The poet considers the philosophy of Marcus Aurelius, who recommended "wipe out imagination, check desire, extinguish appetite" in order to achieve contentment. The author sees living examples of the contrary in these tough motorbikers in leather, who are "fifty if they’re a day." There is a note of envy in his voice as he observes their rebelliousness, spirit, and sheer freedom.

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Anatomy Lesson

Coulehan, Jack

Last Updated: Oct-06-2015
Annotated by:
Aull, Felice
Chen, Irene

Primary Category: Literature / Poetry — Secondary Category: Literature / Poetry

Genre: Poem

Summary:

This poem describes how, during the anatomy lesson, the medical student feels curiosity about the wonders of the human body. He is torn between his desire for knowledge and the horror he feels in cutting up a dead body: "the violence of abomination." This marks a transitional point in the student’s medical career path.

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What the Body Told

Campo, Rafael

Last Updated: Oct-06-2015
Annotated by:
Terry, James

Primary Category: Literature / Poetry

Genre: Poetry

Summary:

Many of these poems are confessional accounts of gay love and sexuality. Another group clearly draw on the author’s clinical experiences as a physician. A few poems (e.g. "For You All Beauty", "Her Final Show") mix those broad categories in talking about the care of AIDS patients.The 11 short poems under the sequence title "Ten Patients, and Another" are the most clinical. They mimic clinical presentations during rounds in several ways: individual poems under patient initials--Mrs. G, John Doe; opening lines with the patient’s age, race, and gender; even presenting complaints with hospital shorthand. For example, in "Kelly" Campo begins: "The patient is a twelve-year-old white female. / She’s gravida zero, no STD’s. / She’s never even had a pelvic. One / month nausea and vomiting. No change / in bowel habits. No fever, chills, malaise." But in this poem and others of the sequence, the clinical gradually turns to the personal: "Her pelvic was remarkable for scars / At six o’clock, no hymen visible, / Some uterine enlargement. Pregnancy / Tests positive times two. She says it was / Her dad. He’s sitting in the waiting room."The cumulative effect of the series is a kind of horror at hospital cases and how they get there: a three-year-old who’s ingested cocaine, a homeless man with eyelids frozen shut, one man beaten, another man shot, an abused wife, a suicide, a drug overdose. To feel empathy for these cases, and to turn them into poetry, Campo has practiced the art of medicine as a form of love.Campo also writes as a patient who has experienced a serious arm fracture and subsequent threat of cancer in the 16-poem sequence "Song Before Dying." This changes his perspective on care-giving, as he writes in "IX. The Very Self." " . . . more dying waits / Downstairs for me. I almost hear their groans. / Same hunger, bones. Same face we all consumed. / As I examine them, I find the tomb / Toward which they lead. I know it is my own."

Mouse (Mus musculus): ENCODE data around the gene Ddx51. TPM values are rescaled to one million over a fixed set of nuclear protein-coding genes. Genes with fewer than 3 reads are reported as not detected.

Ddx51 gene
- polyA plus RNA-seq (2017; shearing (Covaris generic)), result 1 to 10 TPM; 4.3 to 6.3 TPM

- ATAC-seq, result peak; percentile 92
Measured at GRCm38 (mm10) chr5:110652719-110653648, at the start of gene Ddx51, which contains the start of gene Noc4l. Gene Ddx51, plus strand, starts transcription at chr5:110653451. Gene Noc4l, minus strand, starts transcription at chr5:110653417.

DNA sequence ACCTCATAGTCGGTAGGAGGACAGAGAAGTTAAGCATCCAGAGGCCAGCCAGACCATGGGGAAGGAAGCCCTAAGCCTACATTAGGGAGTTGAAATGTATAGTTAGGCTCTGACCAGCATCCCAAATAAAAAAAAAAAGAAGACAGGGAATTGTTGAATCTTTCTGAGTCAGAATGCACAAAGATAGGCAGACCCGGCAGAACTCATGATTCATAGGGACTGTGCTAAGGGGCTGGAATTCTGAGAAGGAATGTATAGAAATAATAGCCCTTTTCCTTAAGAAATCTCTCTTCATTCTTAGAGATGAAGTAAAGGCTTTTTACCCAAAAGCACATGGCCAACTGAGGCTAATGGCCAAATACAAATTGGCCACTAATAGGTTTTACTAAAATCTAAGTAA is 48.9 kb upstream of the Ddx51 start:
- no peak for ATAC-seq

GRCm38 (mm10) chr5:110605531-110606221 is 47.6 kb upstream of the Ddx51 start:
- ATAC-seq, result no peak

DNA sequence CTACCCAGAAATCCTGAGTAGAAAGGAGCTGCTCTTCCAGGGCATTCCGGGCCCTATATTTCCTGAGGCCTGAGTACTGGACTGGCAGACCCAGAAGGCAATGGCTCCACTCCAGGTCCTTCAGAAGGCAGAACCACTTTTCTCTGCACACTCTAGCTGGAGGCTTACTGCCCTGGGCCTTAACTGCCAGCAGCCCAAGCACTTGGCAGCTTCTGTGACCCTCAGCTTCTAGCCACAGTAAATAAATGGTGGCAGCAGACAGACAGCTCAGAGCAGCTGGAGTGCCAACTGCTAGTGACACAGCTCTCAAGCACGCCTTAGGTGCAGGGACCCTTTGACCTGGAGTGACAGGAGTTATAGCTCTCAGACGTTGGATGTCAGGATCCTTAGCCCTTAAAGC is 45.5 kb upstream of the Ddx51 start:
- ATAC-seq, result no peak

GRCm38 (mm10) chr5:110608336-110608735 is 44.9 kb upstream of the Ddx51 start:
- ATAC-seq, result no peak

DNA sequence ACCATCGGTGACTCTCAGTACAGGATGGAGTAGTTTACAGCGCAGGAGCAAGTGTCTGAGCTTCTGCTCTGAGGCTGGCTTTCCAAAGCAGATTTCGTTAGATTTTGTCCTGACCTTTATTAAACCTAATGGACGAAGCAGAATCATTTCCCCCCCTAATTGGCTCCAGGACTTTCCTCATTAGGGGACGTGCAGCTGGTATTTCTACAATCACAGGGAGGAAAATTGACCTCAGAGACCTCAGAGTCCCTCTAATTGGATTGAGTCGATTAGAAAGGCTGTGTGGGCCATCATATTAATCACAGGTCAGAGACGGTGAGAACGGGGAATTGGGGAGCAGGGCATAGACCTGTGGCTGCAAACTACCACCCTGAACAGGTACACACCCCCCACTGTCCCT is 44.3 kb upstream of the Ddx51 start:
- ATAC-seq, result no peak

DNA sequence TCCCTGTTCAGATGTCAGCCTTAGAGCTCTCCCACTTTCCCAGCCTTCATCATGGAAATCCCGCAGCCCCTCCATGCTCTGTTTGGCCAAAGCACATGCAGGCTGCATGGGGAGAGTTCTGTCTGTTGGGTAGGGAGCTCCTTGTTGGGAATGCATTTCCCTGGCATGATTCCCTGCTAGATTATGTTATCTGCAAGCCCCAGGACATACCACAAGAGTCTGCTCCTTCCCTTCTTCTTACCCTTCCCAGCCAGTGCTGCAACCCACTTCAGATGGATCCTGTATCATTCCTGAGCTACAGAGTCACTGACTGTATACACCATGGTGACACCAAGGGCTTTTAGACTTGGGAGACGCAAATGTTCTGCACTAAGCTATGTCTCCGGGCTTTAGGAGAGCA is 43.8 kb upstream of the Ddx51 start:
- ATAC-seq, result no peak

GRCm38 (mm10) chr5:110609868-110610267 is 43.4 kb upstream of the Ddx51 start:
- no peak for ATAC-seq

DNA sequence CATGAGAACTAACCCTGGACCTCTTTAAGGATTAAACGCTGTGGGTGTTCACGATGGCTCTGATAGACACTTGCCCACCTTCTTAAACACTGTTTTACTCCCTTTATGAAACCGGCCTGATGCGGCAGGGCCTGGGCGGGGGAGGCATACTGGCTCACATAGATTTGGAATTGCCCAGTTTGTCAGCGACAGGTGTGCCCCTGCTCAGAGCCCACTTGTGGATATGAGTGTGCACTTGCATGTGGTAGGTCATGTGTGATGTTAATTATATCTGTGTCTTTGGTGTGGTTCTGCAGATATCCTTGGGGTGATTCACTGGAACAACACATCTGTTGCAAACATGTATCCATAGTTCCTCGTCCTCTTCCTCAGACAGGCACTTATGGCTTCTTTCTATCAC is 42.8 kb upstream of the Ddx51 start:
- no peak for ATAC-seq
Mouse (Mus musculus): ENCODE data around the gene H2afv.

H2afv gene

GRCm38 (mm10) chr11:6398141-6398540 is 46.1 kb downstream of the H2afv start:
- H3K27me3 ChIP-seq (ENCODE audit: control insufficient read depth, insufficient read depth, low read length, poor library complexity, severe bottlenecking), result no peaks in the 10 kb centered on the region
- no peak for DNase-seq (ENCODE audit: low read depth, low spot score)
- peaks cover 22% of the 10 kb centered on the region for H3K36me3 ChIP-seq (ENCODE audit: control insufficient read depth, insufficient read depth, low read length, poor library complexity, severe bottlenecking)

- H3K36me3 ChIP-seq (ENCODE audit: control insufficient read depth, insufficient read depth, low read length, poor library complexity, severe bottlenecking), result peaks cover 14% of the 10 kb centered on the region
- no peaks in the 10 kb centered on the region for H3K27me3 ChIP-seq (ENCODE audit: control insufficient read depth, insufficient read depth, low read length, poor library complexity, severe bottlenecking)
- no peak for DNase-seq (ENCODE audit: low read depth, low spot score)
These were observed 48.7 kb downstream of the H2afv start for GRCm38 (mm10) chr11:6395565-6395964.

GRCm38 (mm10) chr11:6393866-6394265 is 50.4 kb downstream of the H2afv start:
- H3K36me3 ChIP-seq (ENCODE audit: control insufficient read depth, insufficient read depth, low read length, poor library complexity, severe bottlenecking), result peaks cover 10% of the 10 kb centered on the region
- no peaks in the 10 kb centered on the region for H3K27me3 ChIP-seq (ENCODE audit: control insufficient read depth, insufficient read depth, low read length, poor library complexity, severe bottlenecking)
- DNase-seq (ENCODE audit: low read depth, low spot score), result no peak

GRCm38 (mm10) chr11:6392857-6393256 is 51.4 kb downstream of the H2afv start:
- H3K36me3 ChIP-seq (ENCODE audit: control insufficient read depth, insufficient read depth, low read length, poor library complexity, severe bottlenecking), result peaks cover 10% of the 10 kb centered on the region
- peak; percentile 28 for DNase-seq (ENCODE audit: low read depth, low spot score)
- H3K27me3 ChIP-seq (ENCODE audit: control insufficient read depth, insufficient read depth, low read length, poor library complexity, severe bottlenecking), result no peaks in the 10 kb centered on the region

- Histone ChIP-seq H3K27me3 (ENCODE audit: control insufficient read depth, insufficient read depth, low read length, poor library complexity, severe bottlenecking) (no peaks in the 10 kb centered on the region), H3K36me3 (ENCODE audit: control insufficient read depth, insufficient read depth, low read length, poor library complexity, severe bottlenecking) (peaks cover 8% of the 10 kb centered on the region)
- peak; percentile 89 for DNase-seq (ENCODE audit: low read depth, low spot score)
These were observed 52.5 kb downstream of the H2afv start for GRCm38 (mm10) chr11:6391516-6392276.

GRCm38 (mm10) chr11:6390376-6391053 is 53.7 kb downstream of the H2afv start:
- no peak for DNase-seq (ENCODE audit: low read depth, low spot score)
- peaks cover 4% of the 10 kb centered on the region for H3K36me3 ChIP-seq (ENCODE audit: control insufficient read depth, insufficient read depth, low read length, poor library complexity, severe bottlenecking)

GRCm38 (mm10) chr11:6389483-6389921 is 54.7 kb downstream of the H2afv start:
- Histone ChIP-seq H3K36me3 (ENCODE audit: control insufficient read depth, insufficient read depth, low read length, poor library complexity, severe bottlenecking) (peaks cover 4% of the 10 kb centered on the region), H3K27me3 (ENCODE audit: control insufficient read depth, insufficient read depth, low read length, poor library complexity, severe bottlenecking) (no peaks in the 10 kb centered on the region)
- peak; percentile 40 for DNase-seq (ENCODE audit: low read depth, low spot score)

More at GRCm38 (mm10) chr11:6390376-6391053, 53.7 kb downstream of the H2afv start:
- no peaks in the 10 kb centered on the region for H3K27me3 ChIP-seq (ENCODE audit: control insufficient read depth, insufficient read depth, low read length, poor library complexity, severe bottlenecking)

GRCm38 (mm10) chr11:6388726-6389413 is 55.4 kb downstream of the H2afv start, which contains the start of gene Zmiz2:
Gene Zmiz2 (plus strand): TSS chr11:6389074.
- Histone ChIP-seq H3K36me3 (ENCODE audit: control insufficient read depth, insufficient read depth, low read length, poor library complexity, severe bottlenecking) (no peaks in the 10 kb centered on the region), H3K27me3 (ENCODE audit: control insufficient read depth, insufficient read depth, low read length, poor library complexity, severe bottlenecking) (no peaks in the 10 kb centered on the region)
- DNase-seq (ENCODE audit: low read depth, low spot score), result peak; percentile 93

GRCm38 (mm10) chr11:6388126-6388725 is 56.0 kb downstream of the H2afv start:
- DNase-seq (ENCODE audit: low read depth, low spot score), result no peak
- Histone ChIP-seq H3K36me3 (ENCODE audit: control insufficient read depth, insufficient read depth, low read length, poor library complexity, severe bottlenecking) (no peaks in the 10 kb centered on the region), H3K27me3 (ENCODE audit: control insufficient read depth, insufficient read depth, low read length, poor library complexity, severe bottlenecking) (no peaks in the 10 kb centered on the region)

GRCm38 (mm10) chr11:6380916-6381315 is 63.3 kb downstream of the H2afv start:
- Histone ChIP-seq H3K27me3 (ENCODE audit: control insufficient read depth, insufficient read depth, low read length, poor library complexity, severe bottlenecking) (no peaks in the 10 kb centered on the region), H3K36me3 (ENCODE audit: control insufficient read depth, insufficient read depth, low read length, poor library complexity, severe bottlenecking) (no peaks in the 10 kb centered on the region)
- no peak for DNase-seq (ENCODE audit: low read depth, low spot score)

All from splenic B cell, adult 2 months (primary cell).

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Technology and Medicine

Campo, Rafael

Last Updated: Oct-06-2015
Annotated by:
Coulehan, Jack

Primary Category: Literature / Poetry

Genre: Poetry

Summary:

A short (13 line) poem in which the poet-as-doctor describes his "transformation" from flesh-and-blood person into a machine in which "My hands are hypodermic needles, touch / Turned into blood . . . ." This doctoring-machine desires "a kind of intimacy / That won't bear pondering." For example, his mouth turns into "a dry computer chip" that cannot touch or feel or even say consoling words.